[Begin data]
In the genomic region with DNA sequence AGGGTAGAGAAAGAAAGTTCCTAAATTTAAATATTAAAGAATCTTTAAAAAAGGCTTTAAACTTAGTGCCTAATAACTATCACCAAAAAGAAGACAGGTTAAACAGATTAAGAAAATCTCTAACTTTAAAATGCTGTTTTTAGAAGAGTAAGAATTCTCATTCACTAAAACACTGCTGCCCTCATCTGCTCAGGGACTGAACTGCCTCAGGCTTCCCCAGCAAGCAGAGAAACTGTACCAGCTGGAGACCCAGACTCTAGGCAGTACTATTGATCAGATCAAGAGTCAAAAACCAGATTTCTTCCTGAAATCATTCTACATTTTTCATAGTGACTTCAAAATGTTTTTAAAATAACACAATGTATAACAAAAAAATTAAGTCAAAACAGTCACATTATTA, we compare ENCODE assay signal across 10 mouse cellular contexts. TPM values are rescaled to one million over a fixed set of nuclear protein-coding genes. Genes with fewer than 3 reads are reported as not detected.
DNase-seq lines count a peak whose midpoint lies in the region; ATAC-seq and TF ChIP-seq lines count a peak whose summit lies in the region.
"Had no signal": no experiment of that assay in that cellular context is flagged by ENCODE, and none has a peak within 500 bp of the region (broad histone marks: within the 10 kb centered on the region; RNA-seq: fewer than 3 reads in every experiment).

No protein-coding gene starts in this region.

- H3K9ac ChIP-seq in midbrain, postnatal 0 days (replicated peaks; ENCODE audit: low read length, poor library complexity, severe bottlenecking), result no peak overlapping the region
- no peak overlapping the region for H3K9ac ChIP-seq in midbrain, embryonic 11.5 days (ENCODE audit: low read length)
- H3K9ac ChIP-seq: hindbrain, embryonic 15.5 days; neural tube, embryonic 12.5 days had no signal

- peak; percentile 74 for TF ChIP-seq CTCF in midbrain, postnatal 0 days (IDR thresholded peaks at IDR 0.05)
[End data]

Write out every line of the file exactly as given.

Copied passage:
In the genomic region with DNA sequence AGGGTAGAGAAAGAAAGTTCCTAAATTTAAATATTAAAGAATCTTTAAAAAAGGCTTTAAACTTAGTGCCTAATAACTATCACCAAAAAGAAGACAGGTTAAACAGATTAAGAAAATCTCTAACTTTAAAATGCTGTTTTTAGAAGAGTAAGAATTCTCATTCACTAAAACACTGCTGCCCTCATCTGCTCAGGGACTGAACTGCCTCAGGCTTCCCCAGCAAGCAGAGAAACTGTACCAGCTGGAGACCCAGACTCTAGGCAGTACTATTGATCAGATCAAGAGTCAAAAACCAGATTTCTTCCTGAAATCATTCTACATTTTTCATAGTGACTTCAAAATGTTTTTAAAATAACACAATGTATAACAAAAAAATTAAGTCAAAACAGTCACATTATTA, we compare ENCODE assay signal across 10 mouse cellular contexts. TPM values are rescaled to one million over a fixed set of nuclear protein-coding genes. Genes with fewer than 3 reads are reported as not detected.
DNase-seq lines count a peak whose midpoint lies in the region; ATAC-seq and TF ChIP-seq lines count a peak whose summit lies in the region.
"Had no signal": no experiment of that assay in that cellular context is flagged by ENCODE, and none has a peak within 500 bp of the region (broad histone marks: within the 10 kb centered on the region; RNA-seq: fewer than 3 reads in every experiment).

No protein-coding gene starts in this region.

- H3K9ac ChIP-seq in midbrain, postnatal 0 days (replicated peaks; ENCODE audit: low read length, poor library complexity, severe bottlenecking), result no peak overlapping the region
- no peak overlapping the region for H3K9ac ChIP-seq in midbrain, embryonic 11.5 days (ENCODE audit: low read length)
- H3K9ac ChIP-seq: hindbrain, embryonic 15.5 days; neural tube, embryonic 12.5 days had no signal

- peak; percentile 74 for TF ChIP-seq CTCF in midbrain, postnatal 0 days (IDR thresholded peaks at IDR 0.05)